And with Rowan now approaching the grand old age of four, I can see the days of dinosoar print trousers and fleece dungarees rapidly receding into history.
But because I still enjoy making kids clothes I’m trying to get an Etsy business up and running, which will allow me to continue doing what I enjoy and perhaps provide me with a job of sorts. So sorry for the blatant advertising, but here are a few of my recent makes:
Dinosoar trousers. Isn’t this print fabulous? So colourful!
Brushed cotton pinafore with cotton polka dot half lining. This brushed cotton is lovely and warm for the winter weather and I adore the pattern – this is exactly what I would have chosen if I’d had girls!
Hedgehog patterned cord with rose print cotton lining.
This is a bit more summery – but I still reckon you could get away with it with tights or leggings and a long sleeved top under it.
Cute Cath Kidston dog print flannel trousers.
Red Riding Hood fleece cape. This is reversible, with red and white spotted cotton on the reverse side.
And finally, how cute are these Russian dolls?!
I picked up Love Sewing magazine the other day which had some great patterns and ideas in it. There’s quite a few I want to try but the easy kimono seemed a good place to start as it was pretty straightforward and I already had a few pieces of suitable fabric lurking around.
It needed something with a good drape, preferable viscose, and I settled on this lovely autumn coloured stuff which was a bargain Ebay buy a while ago. Love the colours!
Love Sewing has used a fab Liberty silk satin for their make which I just love, but it’s £22 a metre which scares me off in case I spoil it during sewing!
The pattern has just three sizes – small is 8/10, medium is 12/14 and large is 16/18. Actual sizes in cm and inches would be useful though, so you could check your size exactly. Not so important for a loose fitting piece like this but it would be for other more fitted projects.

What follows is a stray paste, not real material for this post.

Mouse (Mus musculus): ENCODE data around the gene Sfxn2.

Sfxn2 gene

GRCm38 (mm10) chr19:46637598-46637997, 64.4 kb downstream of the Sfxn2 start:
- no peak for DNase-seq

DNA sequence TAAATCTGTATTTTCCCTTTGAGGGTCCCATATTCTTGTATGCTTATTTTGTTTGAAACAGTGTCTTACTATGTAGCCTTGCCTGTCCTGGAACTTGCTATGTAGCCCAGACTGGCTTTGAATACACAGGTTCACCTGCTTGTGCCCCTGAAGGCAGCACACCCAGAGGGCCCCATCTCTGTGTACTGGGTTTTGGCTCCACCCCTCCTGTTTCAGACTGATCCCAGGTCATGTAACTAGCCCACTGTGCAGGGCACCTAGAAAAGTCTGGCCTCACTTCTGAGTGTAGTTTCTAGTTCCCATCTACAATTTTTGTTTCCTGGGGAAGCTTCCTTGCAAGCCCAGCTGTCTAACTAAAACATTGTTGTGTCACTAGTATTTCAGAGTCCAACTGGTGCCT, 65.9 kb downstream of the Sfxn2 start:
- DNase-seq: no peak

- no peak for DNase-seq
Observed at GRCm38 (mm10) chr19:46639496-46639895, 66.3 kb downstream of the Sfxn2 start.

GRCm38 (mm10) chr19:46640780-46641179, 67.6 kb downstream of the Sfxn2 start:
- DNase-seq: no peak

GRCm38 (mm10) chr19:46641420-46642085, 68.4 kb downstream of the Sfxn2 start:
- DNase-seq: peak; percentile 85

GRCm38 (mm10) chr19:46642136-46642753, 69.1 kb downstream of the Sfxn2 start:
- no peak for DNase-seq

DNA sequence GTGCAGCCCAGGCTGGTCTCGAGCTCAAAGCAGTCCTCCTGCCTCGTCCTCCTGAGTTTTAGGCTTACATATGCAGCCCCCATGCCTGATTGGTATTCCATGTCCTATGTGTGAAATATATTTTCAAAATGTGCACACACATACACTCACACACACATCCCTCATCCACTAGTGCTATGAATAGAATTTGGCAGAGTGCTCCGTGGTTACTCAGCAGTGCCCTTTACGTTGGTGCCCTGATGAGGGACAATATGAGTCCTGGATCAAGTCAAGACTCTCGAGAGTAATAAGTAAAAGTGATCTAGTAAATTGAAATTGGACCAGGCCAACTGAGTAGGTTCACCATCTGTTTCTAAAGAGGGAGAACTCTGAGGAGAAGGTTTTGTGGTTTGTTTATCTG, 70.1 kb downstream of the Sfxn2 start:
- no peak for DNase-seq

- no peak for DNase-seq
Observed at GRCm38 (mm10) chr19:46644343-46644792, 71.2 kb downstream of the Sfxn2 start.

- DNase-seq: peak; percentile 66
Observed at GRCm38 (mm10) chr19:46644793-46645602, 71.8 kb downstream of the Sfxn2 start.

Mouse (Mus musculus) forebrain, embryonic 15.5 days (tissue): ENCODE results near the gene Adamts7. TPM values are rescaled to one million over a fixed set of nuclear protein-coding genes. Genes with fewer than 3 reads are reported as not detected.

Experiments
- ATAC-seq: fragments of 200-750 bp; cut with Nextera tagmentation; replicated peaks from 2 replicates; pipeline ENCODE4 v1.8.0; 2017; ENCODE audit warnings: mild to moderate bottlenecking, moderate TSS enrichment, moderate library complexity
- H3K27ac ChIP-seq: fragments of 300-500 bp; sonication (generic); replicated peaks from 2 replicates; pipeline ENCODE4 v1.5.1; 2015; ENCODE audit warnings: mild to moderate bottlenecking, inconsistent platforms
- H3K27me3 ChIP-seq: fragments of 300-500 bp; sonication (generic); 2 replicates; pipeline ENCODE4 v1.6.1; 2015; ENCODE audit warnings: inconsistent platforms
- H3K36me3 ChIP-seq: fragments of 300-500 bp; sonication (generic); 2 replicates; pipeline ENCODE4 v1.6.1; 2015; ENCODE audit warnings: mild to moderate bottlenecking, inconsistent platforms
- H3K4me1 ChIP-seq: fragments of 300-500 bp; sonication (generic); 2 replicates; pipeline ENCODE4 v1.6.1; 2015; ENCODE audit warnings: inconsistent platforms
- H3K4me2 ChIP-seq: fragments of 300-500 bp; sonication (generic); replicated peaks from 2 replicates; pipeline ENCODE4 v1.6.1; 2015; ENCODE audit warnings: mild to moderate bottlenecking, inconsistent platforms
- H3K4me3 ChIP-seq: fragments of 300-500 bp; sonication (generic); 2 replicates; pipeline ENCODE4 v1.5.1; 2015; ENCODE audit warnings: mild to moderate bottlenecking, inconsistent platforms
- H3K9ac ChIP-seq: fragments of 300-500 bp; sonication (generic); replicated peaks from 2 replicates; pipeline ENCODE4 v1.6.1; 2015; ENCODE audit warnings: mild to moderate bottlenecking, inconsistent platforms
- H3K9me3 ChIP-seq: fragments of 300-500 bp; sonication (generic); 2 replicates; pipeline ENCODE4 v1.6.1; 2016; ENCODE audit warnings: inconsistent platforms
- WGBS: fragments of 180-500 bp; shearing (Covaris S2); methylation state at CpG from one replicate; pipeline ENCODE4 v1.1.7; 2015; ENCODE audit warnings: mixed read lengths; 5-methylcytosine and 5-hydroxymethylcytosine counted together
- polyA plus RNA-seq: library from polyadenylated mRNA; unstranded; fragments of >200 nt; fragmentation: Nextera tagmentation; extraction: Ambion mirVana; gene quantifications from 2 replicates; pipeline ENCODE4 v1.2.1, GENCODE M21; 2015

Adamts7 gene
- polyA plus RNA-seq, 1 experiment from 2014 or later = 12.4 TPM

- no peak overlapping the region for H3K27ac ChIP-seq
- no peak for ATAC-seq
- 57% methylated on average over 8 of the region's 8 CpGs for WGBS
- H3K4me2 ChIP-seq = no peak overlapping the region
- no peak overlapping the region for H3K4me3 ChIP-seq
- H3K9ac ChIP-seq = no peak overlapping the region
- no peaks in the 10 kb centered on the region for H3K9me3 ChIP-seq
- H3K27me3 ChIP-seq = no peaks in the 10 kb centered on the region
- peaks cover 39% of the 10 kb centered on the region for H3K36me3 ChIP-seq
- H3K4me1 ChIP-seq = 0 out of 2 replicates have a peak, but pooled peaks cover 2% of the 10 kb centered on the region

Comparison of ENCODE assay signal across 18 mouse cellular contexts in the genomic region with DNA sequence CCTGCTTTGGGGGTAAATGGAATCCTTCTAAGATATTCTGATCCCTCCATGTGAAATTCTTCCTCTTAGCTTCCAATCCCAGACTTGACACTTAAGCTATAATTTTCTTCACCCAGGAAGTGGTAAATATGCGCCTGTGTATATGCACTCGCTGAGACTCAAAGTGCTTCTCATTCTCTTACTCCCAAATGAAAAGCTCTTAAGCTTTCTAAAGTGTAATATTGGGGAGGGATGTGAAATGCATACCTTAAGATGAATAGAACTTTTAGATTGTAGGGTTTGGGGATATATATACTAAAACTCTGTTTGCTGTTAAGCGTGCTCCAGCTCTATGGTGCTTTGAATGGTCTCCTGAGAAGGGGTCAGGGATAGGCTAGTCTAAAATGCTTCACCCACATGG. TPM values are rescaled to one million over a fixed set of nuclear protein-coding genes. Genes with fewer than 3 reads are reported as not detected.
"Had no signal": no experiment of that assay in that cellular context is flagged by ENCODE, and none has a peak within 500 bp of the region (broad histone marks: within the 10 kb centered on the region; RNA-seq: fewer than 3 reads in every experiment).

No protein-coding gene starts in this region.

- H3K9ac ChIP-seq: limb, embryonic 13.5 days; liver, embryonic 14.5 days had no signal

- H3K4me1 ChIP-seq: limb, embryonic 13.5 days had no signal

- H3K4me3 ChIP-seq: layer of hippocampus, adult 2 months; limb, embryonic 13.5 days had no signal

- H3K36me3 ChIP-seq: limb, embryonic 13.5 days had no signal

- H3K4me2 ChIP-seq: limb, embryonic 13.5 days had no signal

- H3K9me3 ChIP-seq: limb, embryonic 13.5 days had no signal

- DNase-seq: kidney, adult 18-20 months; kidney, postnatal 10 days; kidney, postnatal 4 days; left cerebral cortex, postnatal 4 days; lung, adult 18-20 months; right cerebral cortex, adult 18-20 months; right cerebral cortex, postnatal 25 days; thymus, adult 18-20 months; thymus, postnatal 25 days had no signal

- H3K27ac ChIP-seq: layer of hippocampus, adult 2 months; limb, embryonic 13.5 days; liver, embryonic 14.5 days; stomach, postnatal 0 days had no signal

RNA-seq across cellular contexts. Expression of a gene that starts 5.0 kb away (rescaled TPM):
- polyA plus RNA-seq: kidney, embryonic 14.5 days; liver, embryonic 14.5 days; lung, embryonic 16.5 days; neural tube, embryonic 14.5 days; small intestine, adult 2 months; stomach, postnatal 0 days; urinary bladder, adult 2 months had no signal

I went for the medium. The pattern came with the magazine, printed on good quality paper so there was no printing out to do. I cut it straight out and followed the cutting guide to cut out the fabric pieces. The viscose is quite slippery so I used a cutting wheel and mat under it. This stops the fabric siding so much and means you don’t have to pick it up as you would if using scissors, so it makes your cutting easier and more accurate.
The pattern was easy to follow. It tells you to do french seams, which basically mean you sew up your seam with wrong sides together, trim the raw edge, then turn the garment over and sew the seam again with right sides together as you normally would – this means all the raw edges are enclosed so no fraying seams! I’d never done this before so it was good to try out a new technique. The instructions were clear and it has made the finished garment much neater.
I used the overlocker on the shoulder seams so you could do this for speed if you wanted, but the french seams do make it look much more finished, especially as the style means it’s likely to blow open and the inside might be on show. Here’s the contrast between the french seam and the overlocked one.
It took me about 3.5 hours in total which is really quick – the longest stage was at the very end where you have to slip stitch by hand right around the inside of the collar.
And here’s the finished result! Yes, I am that sad that I had to wear it straight away!
I’m determined to do a bit more crochet over the winter. I’ve got into a terrible habit of spending hours on blogs and Ravelry, tagging projects I want to do which leaves no time to actually crochet! So less surfing and more action is called for.